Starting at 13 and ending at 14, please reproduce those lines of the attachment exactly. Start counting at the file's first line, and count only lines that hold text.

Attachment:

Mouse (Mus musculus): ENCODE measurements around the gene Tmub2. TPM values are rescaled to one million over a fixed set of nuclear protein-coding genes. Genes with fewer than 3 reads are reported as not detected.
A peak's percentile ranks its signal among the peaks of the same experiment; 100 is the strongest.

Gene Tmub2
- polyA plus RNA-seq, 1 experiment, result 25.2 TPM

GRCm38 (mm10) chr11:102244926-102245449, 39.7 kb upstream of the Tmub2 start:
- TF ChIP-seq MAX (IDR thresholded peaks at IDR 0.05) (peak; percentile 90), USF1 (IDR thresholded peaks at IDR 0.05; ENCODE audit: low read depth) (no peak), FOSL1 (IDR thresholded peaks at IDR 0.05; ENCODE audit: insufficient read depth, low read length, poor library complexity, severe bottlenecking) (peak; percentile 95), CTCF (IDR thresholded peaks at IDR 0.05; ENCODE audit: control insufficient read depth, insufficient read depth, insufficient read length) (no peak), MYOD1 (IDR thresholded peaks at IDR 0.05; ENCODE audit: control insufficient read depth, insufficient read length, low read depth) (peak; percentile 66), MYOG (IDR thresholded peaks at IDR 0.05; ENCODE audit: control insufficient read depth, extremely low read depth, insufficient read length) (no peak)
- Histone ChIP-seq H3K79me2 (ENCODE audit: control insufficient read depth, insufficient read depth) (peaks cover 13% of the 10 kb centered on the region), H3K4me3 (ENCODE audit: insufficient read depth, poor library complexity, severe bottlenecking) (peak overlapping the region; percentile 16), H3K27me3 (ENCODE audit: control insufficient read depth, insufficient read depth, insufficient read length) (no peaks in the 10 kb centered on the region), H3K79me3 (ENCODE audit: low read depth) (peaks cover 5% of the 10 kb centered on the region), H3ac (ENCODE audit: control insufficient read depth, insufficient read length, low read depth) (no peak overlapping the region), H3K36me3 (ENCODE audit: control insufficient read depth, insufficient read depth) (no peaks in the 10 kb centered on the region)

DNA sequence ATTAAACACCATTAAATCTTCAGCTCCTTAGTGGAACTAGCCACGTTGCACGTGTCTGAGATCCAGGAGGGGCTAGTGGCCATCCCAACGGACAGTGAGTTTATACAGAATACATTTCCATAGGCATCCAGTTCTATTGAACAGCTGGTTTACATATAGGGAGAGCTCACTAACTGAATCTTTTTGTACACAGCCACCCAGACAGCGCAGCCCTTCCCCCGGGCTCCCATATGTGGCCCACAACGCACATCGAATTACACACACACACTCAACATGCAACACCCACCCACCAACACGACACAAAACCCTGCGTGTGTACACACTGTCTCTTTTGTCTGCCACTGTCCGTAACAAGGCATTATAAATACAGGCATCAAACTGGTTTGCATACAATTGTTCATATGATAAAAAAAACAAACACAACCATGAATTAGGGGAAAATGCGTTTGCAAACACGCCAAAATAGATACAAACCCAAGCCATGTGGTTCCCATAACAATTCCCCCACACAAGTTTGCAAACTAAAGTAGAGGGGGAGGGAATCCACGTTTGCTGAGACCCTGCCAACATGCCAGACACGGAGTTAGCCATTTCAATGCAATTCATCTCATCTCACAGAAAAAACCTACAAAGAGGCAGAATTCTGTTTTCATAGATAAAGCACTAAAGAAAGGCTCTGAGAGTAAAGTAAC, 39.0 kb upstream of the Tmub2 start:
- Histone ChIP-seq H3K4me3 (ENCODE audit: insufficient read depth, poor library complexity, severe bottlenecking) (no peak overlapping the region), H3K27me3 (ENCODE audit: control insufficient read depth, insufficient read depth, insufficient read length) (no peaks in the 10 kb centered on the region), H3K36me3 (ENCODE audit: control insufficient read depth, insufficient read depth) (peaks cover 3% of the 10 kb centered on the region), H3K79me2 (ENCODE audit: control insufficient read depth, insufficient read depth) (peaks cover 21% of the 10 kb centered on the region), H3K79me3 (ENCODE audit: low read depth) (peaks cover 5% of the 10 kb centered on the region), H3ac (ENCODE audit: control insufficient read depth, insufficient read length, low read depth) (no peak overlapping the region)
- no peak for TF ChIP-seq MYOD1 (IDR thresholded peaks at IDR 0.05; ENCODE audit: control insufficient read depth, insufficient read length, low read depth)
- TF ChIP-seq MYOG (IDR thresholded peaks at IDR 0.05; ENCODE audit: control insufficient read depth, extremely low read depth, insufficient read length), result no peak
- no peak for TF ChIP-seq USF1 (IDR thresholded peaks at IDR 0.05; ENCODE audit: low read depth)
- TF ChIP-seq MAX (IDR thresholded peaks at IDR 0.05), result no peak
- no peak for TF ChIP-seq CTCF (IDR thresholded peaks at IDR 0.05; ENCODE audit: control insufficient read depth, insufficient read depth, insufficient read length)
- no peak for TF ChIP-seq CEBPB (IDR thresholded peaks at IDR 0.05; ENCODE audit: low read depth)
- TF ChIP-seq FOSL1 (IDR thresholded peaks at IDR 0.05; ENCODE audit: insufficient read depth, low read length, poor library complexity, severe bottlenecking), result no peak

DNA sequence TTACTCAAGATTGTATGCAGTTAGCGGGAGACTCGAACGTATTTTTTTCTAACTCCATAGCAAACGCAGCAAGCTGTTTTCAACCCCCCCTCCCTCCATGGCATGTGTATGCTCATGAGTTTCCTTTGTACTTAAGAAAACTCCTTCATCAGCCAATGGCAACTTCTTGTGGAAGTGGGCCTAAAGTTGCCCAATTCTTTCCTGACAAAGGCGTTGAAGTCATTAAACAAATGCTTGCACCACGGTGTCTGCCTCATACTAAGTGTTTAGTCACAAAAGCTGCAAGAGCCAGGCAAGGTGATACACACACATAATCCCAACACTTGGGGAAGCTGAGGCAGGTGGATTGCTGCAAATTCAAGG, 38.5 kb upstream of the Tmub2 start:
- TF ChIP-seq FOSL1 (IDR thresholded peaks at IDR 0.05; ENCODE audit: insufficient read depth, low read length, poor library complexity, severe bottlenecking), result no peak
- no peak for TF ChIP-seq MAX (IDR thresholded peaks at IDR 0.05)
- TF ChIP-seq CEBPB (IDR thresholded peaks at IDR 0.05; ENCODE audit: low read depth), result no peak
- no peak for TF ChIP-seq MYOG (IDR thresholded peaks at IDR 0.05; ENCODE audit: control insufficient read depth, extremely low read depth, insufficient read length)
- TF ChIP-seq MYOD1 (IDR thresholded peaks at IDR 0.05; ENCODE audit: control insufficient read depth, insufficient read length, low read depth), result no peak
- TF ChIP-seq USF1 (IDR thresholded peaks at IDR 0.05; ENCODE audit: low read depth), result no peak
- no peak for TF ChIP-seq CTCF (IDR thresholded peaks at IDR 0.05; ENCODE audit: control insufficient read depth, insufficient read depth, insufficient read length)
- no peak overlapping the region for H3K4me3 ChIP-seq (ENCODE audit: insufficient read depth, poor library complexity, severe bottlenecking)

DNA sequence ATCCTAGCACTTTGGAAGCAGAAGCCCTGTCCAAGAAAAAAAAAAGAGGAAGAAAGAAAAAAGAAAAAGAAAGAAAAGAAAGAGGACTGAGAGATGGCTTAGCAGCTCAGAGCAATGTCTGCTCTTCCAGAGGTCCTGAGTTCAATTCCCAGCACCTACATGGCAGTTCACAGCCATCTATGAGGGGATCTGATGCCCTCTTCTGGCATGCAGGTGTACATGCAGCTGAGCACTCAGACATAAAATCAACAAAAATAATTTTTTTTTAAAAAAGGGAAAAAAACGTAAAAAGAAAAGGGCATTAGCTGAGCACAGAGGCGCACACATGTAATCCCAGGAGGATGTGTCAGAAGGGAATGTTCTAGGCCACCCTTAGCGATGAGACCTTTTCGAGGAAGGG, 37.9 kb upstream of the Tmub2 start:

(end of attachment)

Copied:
- TF ChIP-seq MAX (IDR thresholded peaks at IDR 0.05), result no peak
- no peak for TF ChIP-seq CTCF (IDR thresholded peaks at IDR 0.05; ENCODE audit: control insufficient read depth, insufficient read depth, insufficient read length)